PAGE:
Afghanistan seeks foreign investments in minerals to develop $3 trillion industry

Country announced 43 projects open for bidding to international and domestic investors

DUBAI, UNITED ARAB EMIRATES - Nargis Nehan, Afghanistan's Minister of Mines at USAID Invest event announcing new project open to private sector.  Leslie Pableo for The National for Deena Kamel's story
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Afghanistan offered 43 commodities projects for bidding on Monday as the country pushes to attract international investment, crack down on corruption and address security risks to doing business.

Afghanistan's acting minister of mines and petroleum Nargis Nehan announced the projects in Dubai amid meetings with prospective international investors. The tenders will open for projects ranging from marble, gemstones, talc and cement to oil and gas, located across 16 of the country's 34 provinces.

"Overall we have seen there is interest because everybody knows about the mineral resources of the country and they're interested to invest, it's just that since they haven't seen any deals in the sector for four and half years," Ms Nehan said in an interview with The National. "It will take us sometime to build trust and show them action and then we're hoping they'll come forward with their proposals."

Afghanistan's mineral industry is valued at about $3 trillion (Dh11tn) and currently contributes seven to ten per cent to the country's gross domestic product, according to the ministry. Plagued by decades of conflict, Afghanistan could unlock great wealth from mining materials such as marble and talc but development has stalled due to poor infrastructure, security risks and lack of transparency. Foreign companies currently operate in the country's mining and hydrocarbons sector - including from China, US, Iran, UAE, Turkey and India - and the ministry is seeking to attract new private sector investments. Companies include Steel Authority of India, Turkish Petroleum, Siemens and Dragon Oil.

Afghanistan is offering 14 of the projects for bidding to international investors while the remainder are small-scale projects open for domestic companies.

Tenders will open within a month for the first batch of projects, Ms Nehan said. The first set of projects will be awarded in six months. Following the tenders, the ministry estimates $100 million will be spent on initial assessments, exploration and evaluation work over the next year.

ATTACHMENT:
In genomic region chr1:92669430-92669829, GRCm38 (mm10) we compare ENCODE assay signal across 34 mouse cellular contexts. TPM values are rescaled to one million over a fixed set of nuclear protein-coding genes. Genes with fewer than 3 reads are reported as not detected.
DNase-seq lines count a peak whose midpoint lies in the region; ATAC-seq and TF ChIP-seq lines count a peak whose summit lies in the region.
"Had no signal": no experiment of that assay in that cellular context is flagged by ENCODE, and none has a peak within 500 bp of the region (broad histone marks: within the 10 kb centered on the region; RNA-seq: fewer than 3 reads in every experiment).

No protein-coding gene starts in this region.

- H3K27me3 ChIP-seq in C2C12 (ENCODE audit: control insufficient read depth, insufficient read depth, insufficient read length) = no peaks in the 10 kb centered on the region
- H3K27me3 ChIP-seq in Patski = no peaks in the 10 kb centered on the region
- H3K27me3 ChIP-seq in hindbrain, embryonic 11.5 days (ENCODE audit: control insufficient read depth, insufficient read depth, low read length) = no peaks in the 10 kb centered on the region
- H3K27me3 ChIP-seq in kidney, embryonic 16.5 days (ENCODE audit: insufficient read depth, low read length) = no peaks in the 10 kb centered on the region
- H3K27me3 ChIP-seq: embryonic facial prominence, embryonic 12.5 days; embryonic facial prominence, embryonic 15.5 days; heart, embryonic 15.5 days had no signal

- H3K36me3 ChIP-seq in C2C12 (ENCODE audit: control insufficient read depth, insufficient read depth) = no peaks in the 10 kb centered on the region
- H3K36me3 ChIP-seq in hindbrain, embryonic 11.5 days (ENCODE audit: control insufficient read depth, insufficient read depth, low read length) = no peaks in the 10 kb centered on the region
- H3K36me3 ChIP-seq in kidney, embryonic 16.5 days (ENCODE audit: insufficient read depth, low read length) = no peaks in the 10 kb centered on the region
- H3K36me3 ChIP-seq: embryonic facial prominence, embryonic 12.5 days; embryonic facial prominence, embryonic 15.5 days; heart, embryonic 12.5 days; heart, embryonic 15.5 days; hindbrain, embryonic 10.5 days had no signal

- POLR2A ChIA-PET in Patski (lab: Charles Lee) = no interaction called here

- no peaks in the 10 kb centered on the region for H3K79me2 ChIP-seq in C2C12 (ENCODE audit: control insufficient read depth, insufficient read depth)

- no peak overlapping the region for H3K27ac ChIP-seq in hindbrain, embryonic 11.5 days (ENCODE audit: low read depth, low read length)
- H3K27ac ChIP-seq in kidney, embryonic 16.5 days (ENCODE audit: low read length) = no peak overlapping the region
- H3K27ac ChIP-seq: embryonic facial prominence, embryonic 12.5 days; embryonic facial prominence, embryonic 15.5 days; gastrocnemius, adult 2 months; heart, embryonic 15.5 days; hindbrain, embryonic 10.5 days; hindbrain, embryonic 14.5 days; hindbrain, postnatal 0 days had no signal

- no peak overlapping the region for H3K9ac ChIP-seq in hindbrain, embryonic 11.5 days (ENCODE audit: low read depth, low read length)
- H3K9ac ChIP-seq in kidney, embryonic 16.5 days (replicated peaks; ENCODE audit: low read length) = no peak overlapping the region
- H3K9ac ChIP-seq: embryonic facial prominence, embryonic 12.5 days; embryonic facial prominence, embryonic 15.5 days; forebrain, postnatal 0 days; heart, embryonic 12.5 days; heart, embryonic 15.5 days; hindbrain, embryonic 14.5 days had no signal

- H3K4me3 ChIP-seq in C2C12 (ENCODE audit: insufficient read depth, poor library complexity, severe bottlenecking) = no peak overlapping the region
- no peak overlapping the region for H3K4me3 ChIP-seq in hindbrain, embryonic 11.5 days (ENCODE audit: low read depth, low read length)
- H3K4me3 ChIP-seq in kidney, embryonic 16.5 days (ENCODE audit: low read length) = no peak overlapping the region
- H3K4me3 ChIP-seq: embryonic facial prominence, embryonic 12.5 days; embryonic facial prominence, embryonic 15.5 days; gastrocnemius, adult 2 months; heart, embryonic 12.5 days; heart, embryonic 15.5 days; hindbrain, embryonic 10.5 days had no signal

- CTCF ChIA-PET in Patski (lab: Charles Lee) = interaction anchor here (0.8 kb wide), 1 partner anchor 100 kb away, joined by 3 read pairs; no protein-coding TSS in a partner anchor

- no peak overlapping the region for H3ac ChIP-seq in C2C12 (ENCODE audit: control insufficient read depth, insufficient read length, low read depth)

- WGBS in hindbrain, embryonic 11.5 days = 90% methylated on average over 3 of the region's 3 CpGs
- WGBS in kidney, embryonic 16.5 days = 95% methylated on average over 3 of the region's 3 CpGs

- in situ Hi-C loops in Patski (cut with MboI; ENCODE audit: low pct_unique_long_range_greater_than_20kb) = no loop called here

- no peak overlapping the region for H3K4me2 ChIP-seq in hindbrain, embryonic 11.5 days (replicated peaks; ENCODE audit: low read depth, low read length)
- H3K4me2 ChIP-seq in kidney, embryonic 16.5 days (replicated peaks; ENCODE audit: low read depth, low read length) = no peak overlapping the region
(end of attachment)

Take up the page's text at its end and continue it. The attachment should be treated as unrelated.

The government has not set restrictions on the structure of partnerships between foreign companies and local partners who will decide on the appropriate form, she said.

To attract investments, the government has offered international companies incentives including royalty rates ranging from 7.5 per cent to 2.5 per cent, exemptions on custom tariffs for machinery used for work on the projects and licensing costs of under $2, Ms Nehan said. A new minerals law, transparent regulations and clear procedures are in place to encourage investors to seek new opportunities.

Afghanistan is working to develop its mining industry as it seeks to find export markets and fulfill domestic demand.

It has seen interest from Europe and Asia, specifically Indonesia and China, for its talc products that are used in powders, cosmetics and painting materials, Ms Nehan said. Potential export markets for marble could include China and Central Asia for construction. Gemstones may be exported to the jewelry markets of UAE, India and China. It sees domestic demand for iron ore and cement amid reconstruction efforts.

Ms Nehan said the ministry is addressing the private sectors' concerns about corruption by providing companies easy access to ministry officials for queries, offering information and tender applications online and setting up a confidential complaint system.